Based on a novel by Joseph Conrad, Nostromo, this is a road movie across Venezuela’s borders, portraying a crumbling country. The protagonists are pirates and pilgrims navigating an oppressive atmosphere, with oil as the object of desire on the black market and the potential cause of a political and humanitarian crisis.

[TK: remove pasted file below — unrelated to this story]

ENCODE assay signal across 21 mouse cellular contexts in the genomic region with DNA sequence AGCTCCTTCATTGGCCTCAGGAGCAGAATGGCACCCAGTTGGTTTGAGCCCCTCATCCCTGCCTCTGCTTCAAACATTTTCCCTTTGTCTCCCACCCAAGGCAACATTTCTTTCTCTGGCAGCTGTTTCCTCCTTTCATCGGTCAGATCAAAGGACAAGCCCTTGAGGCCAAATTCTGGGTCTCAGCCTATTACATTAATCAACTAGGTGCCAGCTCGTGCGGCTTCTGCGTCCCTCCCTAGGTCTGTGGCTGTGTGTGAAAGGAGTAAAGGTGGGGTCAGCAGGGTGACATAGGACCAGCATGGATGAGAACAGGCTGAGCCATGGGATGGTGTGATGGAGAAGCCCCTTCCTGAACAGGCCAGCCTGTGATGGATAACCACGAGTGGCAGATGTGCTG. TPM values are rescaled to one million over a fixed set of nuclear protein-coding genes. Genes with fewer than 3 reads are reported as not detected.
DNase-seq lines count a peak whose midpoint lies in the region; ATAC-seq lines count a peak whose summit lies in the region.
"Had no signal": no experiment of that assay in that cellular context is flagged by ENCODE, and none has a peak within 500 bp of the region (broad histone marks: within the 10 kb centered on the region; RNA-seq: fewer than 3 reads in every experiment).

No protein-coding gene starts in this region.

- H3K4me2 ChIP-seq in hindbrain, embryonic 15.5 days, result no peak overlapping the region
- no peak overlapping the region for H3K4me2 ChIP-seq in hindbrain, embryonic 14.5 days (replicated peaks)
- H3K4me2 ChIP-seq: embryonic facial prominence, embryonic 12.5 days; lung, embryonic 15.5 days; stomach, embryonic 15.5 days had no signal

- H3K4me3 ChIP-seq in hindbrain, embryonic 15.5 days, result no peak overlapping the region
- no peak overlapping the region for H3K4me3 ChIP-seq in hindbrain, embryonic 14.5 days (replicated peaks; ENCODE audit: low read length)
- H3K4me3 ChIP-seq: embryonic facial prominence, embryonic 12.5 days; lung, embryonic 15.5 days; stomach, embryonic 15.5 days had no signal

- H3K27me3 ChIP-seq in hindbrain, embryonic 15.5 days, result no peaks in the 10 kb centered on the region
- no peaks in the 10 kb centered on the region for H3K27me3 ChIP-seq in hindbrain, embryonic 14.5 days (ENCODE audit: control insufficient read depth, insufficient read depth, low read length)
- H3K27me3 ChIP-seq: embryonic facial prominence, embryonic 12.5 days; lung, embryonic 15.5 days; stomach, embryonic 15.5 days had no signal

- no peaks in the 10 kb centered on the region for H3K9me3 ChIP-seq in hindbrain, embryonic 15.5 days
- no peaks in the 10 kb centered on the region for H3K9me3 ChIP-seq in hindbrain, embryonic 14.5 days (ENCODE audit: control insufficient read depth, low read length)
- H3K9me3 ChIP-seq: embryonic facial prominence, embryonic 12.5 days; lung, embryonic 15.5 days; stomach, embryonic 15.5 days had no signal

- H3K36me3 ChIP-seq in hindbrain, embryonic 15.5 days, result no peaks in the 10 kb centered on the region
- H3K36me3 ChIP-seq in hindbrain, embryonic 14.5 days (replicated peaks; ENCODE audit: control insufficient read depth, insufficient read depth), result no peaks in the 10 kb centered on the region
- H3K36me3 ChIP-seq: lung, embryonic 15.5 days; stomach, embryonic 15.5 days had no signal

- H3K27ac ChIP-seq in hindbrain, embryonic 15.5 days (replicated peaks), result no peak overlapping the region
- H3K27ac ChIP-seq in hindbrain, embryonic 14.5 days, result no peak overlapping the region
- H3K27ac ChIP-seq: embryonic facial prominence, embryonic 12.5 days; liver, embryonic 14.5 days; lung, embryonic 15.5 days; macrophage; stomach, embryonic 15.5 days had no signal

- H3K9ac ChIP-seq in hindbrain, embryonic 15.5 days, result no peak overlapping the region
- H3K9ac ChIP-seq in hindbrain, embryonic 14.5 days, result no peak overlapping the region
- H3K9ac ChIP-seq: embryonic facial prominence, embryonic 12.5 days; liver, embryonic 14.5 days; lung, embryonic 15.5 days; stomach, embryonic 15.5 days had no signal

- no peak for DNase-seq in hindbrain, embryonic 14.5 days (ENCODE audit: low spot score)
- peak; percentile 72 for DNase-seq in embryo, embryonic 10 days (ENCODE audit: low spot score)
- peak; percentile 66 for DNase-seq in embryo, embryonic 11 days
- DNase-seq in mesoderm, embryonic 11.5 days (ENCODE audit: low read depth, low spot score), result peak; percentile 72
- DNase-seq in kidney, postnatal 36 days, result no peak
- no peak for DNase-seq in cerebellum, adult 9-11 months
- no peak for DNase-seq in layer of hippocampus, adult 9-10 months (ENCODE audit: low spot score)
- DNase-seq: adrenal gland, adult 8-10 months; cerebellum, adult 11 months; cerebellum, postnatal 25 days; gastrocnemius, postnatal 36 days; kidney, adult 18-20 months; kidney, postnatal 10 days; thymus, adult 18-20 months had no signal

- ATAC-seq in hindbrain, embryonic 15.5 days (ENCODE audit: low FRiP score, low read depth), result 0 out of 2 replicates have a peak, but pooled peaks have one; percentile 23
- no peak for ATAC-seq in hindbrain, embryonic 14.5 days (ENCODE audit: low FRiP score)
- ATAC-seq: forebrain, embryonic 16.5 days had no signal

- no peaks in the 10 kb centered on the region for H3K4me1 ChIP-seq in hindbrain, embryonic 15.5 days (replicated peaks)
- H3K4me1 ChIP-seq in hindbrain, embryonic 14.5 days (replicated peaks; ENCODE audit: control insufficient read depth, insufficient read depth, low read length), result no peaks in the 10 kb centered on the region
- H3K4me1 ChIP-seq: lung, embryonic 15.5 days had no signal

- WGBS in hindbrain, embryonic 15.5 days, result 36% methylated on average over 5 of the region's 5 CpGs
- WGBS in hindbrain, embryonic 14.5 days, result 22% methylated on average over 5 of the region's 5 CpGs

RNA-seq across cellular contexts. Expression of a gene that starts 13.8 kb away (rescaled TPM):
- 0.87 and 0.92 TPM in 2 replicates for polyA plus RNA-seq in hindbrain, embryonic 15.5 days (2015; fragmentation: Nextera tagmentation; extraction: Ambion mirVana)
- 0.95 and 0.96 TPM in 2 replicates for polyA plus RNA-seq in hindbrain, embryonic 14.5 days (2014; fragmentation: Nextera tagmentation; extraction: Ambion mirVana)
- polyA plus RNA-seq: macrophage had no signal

After Nocturno: Ghosts Of The Sea In Port (2017), Álvaro F. Pulpeiro’s second feature film, is a voyage across contemporary Venezuela. A political and sensorial road movie, in which Maduro, Trump and Gaidó’s voices arise as spectres from the radios of trucks that cross Gajira’s desert and other regions of the country. The Galician director took inspiration from the classic Joseph Conrad’s novel Nostromo (1904), which creates an imaginary country in Latin America, from where it approaches the political and social turmoil of that region. With its widescreen format and the privilege of twilight and dawn’s light, So Foul a Sky is a journey that digs up the realism and intimacy of spaces. War vessels, oil refineries, illegal smuggling, the frontier with Brazil, or simply, the skies on fire, the calm sea or the dust of the roads are elements that Pulpeiro uses to reflect the loneliness, the poverty, the political drift of a country simultaneously real and imaginary. (Carlos Natálio)